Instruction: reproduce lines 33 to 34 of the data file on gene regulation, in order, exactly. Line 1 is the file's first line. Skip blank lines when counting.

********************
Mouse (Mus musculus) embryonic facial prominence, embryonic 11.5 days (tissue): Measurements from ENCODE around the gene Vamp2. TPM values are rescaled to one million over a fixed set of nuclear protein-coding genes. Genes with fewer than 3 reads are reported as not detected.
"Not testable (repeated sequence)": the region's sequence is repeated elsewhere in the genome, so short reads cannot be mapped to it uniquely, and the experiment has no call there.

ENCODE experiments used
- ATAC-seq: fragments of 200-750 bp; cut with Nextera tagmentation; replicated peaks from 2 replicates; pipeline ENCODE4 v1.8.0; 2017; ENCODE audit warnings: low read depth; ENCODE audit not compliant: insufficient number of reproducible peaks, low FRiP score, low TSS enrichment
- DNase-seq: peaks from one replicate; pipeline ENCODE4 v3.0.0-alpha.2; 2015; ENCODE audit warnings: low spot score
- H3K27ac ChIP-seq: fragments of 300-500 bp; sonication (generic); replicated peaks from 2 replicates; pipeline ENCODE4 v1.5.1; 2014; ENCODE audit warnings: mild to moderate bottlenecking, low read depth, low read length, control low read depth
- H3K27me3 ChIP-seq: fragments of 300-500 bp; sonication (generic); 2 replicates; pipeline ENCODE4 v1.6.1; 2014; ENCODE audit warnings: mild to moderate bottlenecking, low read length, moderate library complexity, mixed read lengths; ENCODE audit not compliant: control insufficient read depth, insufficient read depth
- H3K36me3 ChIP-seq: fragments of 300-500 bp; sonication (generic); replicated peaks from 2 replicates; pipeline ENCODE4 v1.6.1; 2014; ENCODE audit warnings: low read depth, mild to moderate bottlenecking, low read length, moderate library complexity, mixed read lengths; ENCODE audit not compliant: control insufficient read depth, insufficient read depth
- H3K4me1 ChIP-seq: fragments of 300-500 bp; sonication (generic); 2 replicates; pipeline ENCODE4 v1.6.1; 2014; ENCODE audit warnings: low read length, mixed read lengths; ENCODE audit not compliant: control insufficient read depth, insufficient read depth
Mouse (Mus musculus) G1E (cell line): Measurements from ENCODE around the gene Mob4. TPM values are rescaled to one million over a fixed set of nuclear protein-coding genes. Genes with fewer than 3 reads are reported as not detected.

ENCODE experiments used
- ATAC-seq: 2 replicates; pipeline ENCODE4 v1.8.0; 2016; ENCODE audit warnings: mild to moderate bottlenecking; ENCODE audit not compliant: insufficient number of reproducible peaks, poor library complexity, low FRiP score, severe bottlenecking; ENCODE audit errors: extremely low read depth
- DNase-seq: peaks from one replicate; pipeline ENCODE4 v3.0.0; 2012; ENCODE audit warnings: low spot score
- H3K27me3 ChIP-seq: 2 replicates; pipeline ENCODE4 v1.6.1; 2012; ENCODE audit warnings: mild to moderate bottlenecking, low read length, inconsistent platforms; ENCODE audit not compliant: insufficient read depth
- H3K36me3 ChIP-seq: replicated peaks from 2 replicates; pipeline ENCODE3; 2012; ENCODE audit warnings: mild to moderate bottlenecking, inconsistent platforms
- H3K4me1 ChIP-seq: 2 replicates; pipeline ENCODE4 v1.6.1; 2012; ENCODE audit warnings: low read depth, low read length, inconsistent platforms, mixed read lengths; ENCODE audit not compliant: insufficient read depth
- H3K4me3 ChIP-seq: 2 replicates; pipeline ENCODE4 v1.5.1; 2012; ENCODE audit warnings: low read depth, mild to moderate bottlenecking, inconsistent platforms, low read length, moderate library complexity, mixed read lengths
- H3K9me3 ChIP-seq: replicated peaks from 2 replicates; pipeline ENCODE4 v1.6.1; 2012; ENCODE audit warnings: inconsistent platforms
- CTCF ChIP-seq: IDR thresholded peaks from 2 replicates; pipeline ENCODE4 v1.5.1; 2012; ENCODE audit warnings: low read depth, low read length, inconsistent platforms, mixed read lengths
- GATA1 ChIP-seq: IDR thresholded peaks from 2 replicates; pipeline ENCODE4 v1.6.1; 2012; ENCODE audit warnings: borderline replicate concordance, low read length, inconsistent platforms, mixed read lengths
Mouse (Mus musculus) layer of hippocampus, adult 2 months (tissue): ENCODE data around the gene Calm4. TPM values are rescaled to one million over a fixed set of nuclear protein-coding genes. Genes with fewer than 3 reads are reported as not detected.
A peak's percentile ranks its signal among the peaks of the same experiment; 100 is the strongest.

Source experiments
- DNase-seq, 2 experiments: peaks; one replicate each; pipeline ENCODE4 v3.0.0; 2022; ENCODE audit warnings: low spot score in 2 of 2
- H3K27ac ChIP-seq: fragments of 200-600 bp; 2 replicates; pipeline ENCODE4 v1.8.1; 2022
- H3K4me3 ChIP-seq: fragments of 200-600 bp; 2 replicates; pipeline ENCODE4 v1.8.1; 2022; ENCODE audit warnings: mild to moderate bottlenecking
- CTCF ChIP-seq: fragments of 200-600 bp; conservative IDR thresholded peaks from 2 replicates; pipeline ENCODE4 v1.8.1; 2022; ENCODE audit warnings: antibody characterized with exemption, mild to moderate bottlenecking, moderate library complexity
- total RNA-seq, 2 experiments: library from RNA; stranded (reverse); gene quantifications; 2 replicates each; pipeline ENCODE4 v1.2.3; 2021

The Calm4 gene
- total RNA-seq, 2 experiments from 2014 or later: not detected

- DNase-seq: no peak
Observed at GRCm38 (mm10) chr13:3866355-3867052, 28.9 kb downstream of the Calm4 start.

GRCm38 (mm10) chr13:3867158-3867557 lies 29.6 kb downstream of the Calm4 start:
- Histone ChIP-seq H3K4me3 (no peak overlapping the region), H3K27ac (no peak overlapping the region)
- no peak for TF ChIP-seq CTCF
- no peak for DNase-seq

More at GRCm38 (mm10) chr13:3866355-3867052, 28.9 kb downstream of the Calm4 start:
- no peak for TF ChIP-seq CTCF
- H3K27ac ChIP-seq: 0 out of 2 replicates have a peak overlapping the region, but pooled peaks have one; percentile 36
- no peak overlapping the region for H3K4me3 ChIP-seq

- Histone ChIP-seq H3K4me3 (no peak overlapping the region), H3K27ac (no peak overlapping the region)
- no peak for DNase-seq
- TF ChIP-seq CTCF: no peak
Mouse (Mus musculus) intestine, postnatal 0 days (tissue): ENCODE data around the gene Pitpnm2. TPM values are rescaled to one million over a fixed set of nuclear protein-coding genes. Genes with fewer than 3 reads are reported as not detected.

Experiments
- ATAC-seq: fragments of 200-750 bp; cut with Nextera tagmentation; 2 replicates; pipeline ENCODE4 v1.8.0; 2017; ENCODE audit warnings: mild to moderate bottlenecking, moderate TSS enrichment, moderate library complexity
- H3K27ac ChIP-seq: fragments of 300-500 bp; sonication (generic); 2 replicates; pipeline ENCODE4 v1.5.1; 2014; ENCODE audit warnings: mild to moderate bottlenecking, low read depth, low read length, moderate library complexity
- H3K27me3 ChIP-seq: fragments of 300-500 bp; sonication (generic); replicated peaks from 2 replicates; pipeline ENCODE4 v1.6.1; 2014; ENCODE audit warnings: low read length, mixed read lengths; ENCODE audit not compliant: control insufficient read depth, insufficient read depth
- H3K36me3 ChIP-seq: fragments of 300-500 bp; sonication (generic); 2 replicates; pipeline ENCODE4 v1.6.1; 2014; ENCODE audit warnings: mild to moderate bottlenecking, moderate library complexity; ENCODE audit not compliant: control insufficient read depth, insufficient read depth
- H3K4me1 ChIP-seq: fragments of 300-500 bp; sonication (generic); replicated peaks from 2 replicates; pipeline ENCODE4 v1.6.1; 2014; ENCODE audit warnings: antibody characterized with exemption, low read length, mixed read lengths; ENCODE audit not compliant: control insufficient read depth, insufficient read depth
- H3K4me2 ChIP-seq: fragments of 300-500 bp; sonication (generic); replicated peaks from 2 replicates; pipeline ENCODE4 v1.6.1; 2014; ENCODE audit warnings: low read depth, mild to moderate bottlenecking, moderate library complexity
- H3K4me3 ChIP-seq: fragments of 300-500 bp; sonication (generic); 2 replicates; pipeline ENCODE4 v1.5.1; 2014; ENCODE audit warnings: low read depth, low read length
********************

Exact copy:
GRCm38 (mm10) chr13:3867158-3867557 lies 29.6 kb downstream of the Calm4 start:
- Histone ChIP-seq H3K4me3 (no peak overlapping the region), H3K27ac (no peak overlapping the region)